A mysterious carcass has washed up on a Gower beach.
The smelly and rotting body was discovered by dog walker Carys Williams.
She said: “We were on the beach walking with my dog and I saw it in the distance. I thought ‘that is a big piece of driftwood’.”
According to Carys, who is a gymnastics coach based in St Mellons, Cardiff, this is not the first large animal that has washed on the beach.
The 28-year-old said: “As I got closer I realised what it was not driftwood and put my jumper over my face. There was a shark that washed up about a year ago and that really did smell so I was prepared.
“I put the dog straight back on the lead, I didn’t want him rolling in that.”
Pictures from the beach show a large marine mammal which is heavily decomposed. A large bony rib cage is exposed and decaying flesh is hanging off the body which looks to have been a feast for other ocean animals.
The body was found near Llanmadoc on a beach called Whiteford Sands.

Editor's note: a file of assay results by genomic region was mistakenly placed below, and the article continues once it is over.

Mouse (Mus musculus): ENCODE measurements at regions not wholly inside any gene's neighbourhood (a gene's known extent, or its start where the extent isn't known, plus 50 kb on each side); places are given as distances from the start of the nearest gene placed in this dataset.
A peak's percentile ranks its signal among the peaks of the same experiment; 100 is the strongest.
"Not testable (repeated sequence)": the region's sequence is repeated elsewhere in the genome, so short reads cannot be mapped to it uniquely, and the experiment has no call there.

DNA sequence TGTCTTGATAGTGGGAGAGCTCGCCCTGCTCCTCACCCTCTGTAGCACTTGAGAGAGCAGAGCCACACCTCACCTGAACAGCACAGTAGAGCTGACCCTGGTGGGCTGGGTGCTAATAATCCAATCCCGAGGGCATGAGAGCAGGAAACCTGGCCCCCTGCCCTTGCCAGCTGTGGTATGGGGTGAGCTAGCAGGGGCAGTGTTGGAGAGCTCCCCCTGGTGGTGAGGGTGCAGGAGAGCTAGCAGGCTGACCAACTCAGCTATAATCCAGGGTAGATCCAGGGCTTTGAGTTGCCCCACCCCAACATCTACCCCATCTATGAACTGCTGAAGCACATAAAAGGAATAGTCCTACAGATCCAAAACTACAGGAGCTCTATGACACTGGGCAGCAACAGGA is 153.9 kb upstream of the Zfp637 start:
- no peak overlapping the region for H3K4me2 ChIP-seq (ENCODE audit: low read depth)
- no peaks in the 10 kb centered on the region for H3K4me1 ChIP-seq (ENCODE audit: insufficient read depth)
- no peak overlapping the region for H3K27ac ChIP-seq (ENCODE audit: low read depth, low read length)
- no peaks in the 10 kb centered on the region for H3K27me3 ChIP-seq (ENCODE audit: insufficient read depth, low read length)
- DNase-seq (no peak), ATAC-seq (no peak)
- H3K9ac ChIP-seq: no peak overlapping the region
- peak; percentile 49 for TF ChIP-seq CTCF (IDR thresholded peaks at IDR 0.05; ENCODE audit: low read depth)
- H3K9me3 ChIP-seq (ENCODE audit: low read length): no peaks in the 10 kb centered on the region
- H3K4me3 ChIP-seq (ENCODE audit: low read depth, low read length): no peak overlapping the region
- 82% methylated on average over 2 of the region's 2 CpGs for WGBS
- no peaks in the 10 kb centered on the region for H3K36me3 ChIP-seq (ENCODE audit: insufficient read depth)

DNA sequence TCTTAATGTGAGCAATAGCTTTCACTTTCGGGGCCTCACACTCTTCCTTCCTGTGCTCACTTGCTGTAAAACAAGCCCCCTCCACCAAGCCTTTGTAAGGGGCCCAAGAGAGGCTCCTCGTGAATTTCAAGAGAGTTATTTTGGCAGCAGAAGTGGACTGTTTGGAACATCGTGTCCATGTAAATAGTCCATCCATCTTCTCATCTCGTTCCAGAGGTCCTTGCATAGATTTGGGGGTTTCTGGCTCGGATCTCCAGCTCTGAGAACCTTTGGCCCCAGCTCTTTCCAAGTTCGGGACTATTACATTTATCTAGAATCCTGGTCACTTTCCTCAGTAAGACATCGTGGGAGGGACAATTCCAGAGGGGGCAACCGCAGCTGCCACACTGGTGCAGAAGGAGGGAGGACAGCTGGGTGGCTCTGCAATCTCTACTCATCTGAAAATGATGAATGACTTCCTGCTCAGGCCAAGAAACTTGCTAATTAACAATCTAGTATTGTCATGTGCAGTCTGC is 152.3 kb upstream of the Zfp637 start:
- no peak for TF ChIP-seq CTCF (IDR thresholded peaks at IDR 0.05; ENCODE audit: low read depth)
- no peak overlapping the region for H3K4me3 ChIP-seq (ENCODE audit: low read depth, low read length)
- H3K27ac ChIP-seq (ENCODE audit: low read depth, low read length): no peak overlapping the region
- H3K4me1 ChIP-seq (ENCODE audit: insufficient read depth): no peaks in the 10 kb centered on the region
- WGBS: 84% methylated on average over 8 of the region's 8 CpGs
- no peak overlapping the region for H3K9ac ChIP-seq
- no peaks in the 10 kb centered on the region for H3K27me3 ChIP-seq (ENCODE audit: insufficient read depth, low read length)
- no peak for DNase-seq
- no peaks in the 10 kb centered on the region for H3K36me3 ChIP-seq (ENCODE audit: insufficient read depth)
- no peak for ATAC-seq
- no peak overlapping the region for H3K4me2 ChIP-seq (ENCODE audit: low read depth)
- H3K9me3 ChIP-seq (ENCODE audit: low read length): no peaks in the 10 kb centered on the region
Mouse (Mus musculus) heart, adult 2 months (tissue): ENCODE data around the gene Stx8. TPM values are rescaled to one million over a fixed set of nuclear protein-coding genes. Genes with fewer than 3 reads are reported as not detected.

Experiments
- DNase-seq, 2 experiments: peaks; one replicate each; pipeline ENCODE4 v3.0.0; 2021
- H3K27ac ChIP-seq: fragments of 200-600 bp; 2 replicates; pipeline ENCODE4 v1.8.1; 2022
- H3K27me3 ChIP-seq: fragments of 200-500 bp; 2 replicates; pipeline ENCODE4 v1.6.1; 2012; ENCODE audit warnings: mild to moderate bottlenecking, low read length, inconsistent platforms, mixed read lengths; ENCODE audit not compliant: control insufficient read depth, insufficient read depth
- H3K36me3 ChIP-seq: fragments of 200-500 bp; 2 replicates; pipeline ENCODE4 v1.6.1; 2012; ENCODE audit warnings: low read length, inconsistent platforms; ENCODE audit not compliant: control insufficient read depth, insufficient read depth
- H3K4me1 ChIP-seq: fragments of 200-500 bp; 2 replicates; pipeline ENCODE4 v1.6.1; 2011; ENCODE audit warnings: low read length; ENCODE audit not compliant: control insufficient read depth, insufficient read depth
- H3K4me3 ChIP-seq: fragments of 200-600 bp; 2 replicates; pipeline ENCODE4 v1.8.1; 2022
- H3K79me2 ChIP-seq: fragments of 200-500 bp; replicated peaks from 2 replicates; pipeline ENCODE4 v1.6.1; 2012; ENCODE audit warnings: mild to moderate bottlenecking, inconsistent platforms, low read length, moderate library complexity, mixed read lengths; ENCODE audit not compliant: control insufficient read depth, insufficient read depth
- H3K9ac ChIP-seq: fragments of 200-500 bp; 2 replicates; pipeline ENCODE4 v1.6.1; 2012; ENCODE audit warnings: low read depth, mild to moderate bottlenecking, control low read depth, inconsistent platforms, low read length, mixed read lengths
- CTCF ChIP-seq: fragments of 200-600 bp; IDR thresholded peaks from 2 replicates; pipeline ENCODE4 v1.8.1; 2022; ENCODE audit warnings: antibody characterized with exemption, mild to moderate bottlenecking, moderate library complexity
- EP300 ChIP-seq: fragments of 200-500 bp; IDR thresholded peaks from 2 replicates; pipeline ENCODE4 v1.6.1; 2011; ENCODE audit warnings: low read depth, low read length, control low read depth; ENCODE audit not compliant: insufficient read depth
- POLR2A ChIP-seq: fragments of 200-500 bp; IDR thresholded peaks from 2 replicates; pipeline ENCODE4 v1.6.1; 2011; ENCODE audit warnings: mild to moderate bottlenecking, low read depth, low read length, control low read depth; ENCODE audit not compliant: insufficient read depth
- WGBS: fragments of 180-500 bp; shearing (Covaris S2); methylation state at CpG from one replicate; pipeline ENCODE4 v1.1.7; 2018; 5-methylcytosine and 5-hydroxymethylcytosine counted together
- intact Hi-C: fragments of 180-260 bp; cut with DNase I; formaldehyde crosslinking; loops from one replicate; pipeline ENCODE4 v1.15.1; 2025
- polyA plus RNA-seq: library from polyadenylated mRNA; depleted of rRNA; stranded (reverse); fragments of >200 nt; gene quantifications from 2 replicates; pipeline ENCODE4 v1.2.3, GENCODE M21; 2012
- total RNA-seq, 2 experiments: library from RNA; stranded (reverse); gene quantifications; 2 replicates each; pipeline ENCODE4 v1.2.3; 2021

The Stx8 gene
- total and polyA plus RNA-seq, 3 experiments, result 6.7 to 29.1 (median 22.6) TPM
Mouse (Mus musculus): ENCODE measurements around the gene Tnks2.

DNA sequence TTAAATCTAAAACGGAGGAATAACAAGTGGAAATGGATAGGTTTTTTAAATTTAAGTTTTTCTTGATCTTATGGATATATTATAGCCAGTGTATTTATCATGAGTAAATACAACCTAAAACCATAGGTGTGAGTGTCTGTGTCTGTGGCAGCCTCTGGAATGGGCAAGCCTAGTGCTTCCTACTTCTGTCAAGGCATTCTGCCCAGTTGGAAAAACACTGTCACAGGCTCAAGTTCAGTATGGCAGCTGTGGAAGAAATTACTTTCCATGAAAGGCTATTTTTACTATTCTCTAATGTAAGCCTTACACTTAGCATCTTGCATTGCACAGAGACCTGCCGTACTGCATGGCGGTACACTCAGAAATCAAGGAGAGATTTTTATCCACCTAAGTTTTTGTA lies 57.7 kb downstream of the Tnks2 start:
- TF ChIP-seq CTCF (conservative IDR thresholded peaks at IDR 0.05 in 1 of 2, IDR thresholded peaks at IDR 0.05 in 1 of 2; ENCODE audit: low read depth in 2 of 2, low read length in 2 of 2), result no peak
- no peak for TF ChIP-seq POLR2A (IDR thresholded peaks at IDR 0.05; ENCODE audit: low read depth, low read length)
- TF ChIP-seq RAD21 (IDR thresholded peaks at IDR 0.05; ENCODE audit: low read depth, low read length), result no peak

Due to the decomposed state of the animal it is hard to properly identify what species it is.
According to a spokesman for Natural Resource Wales there has been a recent spate of stranded whales across Cymru.
He said: “Since mid-January, an unusually high number of stranded whales have been reported on Welsh beaches at Gower, Bridgend, Barmouth and Dyffryn Ardudwy, Gwynedd.
“The whales have all been in an advanced state of decomposition, so it’s difficult to identify species but they are thought to be a species of deep diving beaked whale (Cuvier’s Beaked Whales – Ziphius cavirostris ).
“The Cetacean Strandings Investigation Programme (CSIP), funded by UK and devolved co-ordinate the investigation of stranded whales, dolphins and porpoises around the UK.
“The CSIP team are investigating the recent strandings. If you find a stranded whale, dolphin or porpoise please report it to the CSIP by calling the hotline 0800 652 0333 or visiting their website http://ukstrandings.org.”
One other theory is that the animal could be a northern bottle nosed whale that was reported to be struggling off the north Wales before the new year.
It has a bulky head that ties in with the northern bottle nosed whale as well as a low dorsal fin.